- The Theta burger is a frequently imitated Johnnie’s original.
With the recent opening of a Moore location, Johnnie’s Charcoal Broiler is undergoing an expansion and renovation phase that ownership hopes to finish by the Oklahoma City institution’s golden anniversary in 2021.
The new full-sized Johnnie’s location at 2305 S. Telephone Road in Moore is modeled after the layout and updated design of its Yukon location, which was built in 2016.
Co-owner Rick Haynes manages Johnnie’s with his brother David. Their father David “Johnnie” Haynes opened the first Johnnie’s in 1971 after he managed the old Split-T, where he developed many hamburgers that would become Johnnie’s signatures like the Theta and Caesar burgers.
- Gazette / file
- Rick Haynes co-owns Johnnie’s Charcoal Broiler with his brother David.
Rick Haynes said that the Yukon location provides the blueprint by which older locations will be renovated and remodeled, starting with the Northwest Expressway location, which was recently demolished and will be rebuilt by March 1.
“We’re excited to still continue to grow,” Haynes said. “We feel like when you rebuild and you’re new and fresh, it draws attention.”
Haynes sold the property on which the Northwest Expressway location stood to a developer, who has split the development, and the new Johnnie’s will open next to a Del Taco next spring.
Also, a new Johnnie’s Express will open in Midwest City at 6825 SE 29th St. by early October. While the full-sized charcoal broiler serves its meals on porcelain plates with real glassware, the Express locations operate more like fast-food service with drive-thru windows.
The decision to open an Express location versus a full-sized one comes down to space. Haynes said that they’d prefer to only open large stores, but if a high-traffic location is available only as a smaller property, it will be targeted for an Express location.
“They can do a lot of business even though it is a smaller footprint,” Haynes said.
The Midwest City location will be the fourth Express location, a concept that launched not long after the turn of the 21st century. Express locations also differ from full-sized locations because they serve breakfast, which is something Haynes wants to keep as a distinction.
“Breakfast is easier to handle at the Express because [the footprint] is smaller,” Haynes said. “We do most of the breakfast service through the drive-thru window.”
The breakfast menu is streamlined; the most expensive items are a chicken-fried chicken biscuit for $3 and granola served with milk for $3.79. Haynes said he is fond of the homemade cinnamon rolls.
When the Midwest City Express location opens this fall, there will be a total of 11 restaurants in the Johnnie’s footprint, including the sports bar concept Urban Johnnie Bar and Grille, 121 NE Second St., which has been successful. Haynes said he is a fan of the concept, but he has no plans to open another Urban Johnnie location.
- The full-sized Johnnie’s Charcoal Broiler opened in July at 2305 S. Telephone Road in Moore.
Golden anniversary ahead
Looking into the future as Johnnie’s celebrates its 50th anniversary in 2021, Haynes said he is focused on filling out locations in the Oklahoma City metro area. He is eyeing a potential Express location in the Midtown district, which is full of sit-down restaurants but is lacking a quick-service restaurant.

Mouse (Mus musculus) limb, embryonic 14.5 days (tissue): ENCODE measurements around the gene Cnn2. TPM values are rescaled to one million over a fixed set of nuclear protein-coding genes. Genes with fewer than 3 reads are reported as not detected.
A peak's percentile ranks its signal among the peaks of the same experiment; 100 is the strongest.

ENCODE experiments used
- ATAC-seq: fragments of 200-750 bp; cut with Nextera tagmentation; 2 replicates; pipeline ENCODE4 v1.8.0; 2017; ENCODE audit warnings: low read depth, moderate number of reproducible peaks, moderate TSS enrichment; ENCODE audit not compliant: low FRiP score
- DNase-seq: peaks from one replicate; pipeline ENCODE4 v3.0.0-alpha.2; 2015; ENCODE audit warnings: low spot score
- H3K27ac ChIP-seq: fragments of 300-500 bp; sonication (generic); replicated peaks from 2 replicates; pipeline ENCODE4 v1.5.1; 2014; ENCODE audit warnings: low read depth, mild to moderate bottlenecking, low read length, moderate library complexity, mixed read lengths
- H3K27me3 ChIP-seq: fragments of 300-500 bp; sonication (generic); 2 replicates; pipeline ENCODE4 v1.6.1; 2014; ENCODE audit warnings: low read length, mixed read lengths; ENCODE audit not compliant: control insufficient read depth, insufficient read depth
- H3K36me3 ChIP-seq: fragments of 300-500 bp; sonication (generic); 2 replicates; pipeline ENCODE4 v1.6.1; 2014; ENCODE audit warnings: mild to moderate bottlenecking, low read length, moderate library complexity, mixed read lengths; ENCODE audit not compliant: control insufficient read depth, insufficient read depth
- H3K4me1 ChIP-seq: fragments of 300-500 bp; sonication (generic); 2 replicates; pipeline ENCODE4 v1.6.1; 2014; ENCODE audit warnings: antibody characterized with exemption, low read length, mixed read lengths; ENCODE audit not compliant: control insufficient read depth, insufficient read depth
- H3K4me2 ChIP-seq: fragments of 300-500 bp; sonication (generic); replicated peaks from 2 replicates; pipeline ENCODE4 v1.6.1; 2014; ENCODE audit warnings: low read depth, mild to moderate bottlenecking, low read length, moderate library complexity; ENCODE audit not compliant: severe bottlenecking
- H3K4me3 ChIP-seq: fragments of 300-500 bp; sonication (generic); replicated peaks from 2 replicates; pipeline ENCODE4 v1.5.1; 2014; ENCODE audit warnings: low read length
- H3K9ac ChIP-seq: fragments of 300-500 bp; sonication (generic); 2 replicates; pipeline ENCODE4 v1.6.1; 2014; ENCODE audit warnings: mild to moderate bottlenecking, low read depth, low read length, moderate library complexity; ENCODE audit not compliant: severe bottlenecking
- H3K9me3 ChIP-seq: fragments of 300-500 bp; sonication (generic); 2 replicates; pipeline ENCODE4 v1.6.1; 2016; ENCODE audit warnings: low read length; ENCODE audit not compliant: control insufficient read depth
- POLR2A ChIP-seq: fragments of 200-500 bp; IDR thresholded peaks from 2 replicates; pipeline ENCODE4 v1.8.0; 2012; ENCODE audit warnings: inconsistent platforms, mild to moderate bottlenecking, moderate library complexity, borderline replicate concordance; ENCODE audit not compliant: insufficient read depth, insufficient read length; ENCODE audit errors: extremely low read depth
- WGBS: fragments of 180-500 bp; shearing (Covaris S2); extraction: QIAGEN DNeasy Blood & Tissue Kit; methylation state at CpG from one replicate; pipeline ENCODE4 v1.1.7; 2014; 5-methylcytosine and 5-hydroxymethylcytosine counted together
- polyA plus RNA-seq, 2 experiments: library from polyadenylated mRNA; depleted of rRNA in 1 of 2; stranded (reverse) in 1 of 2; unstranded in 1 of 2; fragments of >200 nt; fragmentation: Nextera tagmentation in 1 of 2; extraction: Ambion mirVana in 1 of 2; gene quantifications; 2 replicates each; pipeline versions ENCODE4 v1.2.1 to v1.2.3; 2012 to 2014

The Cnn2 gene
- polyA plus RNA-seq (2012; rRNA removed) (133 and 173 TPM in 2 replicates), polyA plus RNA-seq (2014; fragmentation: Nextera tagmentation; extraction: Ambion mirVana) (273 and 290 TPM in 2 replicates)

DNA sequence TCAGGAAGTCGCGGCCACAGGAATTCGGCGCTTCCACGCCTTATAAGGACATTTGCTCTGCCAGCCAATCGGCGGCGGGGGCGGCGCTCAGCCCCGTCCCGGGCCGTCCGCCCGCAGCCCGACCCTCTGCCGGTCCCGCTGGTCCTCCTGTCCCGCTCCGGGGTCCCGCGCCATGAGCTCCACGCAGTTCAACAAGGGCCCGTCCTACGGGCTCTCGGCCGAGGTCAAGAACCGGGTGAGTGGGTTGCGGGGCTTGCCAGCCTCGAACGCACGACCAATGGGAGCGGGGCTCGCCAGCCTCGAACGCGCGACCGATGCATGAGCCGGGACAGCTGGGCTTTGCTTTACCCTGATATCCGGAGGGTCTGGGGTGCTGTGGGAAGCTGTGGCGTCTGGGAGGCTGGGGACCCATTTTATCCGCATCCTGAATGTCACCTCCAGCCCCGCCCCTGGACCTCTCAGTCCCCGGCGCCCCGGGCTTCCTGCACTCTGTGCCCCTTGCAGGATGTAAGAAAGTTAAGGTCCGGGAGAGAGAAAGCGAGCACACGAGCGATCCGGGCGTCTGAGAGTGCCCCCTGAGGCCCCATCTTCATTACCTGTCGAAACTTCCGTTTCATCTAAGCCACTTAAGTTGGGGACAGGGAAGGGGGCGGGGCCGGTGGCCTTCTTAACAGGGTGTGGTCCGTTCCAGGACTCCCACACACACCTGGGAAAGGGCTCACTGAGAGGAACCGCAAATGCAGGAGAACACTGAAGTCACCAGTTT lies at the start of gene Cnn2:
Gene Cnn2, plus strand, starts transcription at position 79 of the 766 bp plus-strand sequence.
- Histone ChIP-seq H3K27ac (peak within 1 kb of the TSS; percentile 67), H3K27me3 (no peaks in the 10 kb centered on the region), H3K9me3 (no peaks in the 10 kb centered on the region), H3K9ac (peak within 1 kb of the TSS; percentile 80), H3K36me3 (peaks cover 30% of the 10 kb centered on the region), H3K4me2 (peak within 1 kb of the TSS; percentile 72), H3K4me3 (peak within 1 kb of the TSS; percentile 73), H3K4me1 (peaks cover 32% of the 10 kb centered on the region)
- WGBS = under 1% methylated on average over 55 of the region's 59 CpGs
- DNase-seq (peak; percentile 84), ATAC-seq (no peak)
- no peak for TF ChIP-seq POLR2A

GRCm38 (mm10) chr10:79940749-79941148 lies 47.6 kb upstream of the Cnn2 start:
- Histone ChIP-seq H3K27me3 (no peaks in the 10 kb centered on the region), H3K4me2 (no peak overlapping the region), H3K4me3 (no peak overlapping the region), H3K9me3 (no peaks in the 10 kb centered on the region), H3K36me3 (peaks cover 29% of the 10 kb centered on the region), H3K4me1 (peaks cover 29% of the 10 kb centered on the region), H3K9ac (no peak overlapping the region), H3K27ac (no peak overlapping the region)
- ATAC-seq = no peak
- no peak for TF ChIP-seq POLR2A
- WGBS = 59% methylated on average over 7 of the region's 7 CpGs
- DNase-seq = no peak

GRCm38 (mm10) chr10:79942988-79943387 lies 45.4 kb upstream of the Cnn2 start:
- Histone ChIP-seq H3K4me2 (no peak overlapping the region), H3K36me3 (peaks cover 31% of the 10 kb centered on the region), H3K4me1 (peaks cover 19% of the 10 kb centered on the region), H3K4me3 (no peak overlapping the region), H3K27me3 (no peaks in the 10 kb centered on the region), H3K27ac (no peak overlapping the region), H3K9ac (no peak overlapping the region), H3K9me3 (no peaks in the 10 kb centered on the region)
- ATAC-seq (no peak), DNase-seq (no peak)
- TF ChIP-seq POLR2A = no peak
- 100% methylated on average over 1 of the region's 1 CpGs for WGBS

The only other spot for growth Haynes sees is for a potential full-service location to open in Norman, which currently only has an Express.
“Our long-term goal is to change the existing ones and then add Midtown,” he said. “Something else might happen, but that takes care of Oklahoma City from Edmond to Norman. I could probably do a full-size one in Norman.”
The ownership group opened a variety of other concepts over the years including a steakhouse, and sold West, 6714 N. Western Ave., to Provisions Concepts in 2017. Haynes tried the franchise model with a pair of Johnnie’s Charcoal Broiler locations in Tulsa in the 1990s, but it didn’t stick.
“I doubt it will go out of the Oklahoma City market,” Haynes said. “We did franchises in Tulsa and didn’t care for it. At my age, I want to enjoy life a little more. It’s a tough deal to do. I find it is better for controlling what we’re doing.”
Quality control is important to Haynes because he wants items to be prepared the same way they were when his father opened the first store in 1971. Hand-battered onion rings, soups, signature dressings and sauces are made in-house.
The Theta burger dates to the original Split-T and has spawned many imitations across the state, but its true origin story might be lost to time. One popular rumor is that the burger topped with cheese, hickory sauce and pickles was so popular with the Theta sorority at University of Oklahoma that it gave it its name, which Haynes said is likely apocryphal, but couldn’t say with certainty.
“I don’t think that is a true story; I think there is more to it,” Haynes said. “I can’t really tell you the story because when my dad opened, I was only 13 in 1971. I was going to interview the original Split-T owner Vince Stephens after my dad passed away to get more history, but he died before I was able.
“The original owner doesn’t really have any surviving family that would know that story as well. There are a lot of wannabes — and I don’t mean that the wrong way — that don’t make their own dressing. There are a lot of Theta burgers out there that don’t use hickory sauce, they use barbecue, which is fine. Someone copying you is the best compliment.”